Skyle is an iPad Pro accessory that lets you navigate using eye-tracking

By

Skyle is an iPad Pro accessory that lets you navigate with your eyes
Making the iPad Pro accessible to a new market.
Photo: Skyle

For most people, tap and swipe-based gestures are the perfect way to navigate on an iPad. That’s not true for everyone, however. This is why the makers of a new eye-tracking system called Skyle have developed this innovative iPad Pro accessory.

Built with the accessibility audience in mind, the system lets users insert their 12.9-inch iPad Pro into a smart protective case, plug in an eye tracker, and then use a special Skyle app to navigate their iPad with nothing more than well-placed glances.

According to the manufacturers, the scanner system uses a pair of eye-tracking methods. These include dark pupil tracking and binocular tracking; between which they claim it’s possible to accurately determine what a user is looking at. The device also includes a built-in switch port. Thanks to this, users can carry out actions such as taps, double-taps and tap-and-hold gestures that would usually be done by pressing on the screen.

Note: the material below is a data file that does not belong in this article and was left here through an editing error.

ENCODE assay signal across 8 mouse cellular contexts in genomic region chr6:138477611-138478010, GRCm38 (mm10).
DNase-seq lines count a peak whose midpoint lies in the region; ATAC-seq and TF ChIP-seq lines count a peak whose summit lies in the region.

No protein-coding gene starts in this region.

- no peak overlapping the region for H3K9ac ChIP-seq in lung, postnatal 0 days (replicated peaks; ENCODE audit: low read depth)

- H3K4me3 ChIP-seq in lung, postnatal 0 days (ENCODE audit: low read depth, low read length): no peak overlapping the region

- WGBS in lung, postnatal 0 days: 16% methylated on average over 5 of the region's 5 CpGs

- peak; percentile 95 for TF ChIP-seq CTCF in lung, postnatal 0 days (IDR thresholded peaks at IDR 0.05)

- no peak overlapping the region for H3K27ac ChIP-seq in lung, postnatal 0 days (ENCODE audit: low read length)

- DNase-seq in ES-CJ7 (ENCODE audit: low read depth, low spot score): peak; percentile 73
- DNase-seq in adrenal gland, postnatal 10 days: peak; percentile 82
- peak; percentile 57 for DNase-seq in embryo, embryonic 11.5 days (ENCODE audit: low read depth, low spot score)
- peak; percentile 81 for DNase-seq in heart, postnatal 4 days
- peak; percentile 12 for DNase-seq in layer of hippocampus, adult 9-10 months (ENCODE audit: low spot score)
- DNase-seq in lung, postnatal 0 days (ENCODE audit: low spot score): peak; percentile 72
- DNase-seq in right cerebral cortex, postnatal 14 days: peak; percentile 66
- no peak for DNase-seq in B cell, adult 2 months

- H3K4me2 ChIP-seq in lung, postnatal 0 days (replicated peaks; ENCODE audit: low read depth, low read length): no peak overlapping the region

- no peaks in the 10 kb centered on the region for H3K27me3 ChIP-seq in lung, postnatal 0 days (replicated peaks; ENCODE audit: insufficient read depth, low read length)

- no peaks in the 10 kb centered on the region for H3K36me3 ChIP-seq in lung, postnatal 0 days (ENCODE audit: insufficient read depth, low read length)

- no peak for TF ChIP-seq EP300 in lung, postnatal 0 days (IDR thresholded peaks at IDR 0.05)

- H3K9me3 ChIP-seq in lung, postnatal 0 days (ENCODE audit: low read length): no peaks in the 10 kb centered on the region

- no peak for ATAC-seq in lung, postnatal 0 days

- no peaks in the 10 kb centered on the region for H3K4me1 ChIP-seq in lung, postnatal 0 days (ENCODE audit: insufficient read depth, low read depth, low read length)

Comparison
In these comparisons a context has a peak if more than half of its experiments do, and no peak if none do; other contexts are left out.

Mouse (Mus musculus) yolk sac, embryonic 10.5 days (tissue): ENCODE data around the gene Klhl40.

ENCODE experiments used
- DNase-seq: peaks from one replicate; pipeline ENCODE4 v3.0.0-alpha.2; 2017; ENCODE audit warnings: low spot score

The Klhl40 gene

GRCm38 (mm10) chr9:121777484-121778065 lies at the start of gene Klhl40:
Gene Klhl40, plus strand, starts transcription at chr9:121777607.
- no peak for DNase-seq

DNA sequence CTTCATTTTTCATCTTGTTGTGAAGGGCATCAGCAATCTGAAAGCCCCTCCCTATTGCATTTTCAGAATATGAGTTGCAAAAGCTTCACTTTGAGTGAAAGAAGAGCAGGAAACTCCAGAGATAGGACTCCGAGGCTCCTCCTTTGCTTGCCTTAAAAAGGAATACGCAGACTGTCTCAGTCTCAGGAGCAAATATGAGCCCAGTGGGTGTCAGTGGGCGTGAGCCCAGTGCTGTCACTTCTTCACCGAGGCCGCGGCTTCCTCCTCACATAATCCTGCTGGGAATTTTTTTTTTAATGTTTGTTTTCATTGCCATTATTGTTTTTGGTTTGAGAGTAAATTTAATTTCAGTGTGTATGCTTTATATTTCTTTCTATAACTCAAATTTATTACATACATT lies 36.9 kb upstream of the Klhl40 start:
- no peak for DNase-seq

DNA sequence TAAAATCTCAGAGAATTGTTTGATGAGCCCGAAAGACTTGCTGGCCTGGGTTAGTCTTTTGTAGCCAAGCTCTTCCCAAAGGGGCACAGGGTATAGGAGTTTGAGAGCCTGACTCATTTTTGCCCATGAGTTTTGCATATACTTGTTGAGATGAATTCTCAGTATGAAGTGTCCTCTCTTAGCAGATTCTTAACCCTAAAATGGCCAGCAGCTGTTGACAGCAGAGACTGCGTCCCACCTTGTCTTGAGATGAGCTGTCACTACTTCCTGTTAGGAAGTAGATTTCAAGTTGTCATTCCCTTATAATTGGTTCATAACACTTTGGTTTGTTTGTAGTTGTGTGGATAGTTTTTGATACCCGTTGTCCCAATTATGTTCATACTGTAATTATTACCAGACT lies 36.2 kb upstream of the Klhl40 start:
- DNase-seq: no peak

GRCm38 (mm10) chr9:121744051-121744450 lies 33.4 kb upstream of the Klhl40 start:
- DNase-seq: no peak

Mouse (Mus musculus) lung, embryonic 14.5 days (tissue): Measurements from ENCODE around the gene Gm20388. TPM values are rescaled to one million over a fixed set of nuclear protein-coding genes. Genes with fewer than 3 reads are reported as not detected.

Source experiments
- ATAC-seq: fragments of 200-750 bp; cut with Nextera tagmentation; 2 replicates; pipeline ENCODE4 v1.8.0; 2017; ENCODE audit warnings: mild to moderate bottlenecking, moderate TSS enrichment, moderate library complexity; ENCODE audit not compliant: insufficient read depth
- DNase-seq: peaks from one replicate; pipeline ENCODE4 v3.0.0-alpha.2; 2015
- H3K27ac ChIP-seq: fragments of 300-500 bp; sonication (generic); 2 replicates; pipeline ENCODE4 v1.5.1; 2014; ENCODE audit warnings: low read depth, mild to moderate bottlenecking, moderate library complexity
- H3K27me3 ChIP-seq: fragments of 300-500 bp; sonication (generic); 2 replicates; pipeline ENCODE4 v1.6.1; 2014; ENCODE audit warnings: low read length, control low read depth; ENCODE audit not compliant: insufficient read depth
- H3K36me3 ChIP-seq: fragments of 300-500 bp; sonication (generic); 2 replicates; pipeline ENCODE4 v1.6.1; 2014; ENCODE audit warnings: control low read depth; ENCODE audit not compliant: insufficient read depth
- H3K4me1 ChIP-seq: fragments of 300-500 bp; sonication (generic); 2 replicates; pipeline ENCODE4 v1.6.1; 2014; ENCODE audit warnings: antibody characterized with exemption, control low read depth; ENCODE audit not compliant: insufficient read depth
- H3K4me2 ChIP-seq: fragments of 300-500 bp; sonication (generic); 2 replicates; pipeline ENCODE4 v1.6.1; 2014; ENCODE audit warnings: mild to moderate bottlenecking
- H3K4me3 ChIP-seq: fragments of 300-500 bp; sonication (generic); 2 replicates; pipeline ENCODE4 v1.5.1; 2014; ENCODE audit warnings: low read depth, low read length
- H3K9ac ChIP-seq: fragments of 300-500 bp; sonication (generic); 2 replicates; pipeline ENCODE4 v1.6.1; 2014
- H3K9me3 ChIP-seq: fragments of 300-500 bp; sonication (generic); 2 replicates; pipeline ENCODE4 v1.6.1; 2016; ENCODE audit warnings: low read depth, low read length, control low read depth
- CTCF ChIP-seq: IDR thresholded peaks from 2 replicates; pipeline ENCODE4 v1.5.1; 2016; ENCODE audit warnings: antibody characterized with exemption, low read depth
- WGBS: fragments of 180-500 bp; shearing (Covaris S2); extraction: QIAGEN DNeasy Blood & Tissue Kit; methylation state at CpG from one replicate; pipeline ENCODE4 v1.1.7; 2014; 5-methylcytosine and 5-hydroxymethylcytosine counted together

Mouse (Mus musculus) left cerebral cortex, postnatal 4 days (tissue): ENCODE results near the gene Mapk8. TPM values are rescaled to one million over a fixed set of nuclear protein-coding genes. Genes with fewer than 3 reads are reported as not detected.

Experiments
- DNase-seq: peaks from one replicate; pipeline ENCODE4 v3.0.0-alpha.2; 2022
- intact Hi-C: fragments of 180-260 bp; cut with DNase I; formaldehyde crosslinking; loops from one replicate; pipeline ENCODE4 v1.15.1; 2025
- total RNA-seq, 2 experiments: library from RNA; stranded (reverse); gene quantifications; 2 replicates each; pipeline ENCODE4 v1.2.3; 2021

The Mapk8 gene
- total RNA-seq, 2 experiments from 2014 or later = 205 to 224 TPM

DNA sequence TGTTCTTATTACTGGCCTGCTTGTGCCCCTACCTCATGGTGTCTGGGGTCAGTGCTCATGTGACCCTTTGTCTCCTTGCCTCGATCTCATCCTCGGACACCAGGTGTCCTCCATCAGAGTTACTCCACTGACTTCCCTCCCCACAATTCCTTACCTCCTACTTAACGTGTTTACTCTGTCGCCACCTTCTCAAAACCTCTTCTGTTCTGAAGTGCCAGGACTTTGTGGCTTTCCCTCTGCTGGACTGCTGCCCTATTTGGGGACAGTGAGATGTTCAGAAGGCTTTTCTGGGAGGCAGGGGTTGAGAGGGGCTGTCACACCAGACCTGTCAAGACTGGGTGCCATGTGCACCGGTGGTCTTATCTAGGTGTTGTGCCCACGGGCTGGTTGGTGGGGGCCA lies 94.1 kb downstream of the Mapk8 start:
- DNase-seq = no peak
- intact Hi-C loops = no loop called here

“Skyle has been specifically created to utilize the power of the iPad Pro, turning it into an [Augmentative and Alternative Communication] device that can be controlled completely with your eyes,” notes developer Inclusive Technology. “[This makes] it the perfect solution for independent access, and augmentative and alternative communication.”

Skyle lets you use your iPad with eye-tracking

Combined with a feature like Voice Control, introduced with iOS 13, this could help make the iPad an even better tool for differently abled individuals. Apple has long pushed accessibility as one of its core goals as a company. Eye-tracking is a technology I’ve read about for some time. Apple has filed a few patents related to it. I’ve even seen some approximation of it on iOS, although nothing as sophisticated as this system appears to be.

If you want to find more details about Skyle, you can visit the company’s website here. The system costs $2,995, plus the cost an iPad Pro and, if you require it, a table mount.

Via: New Atlas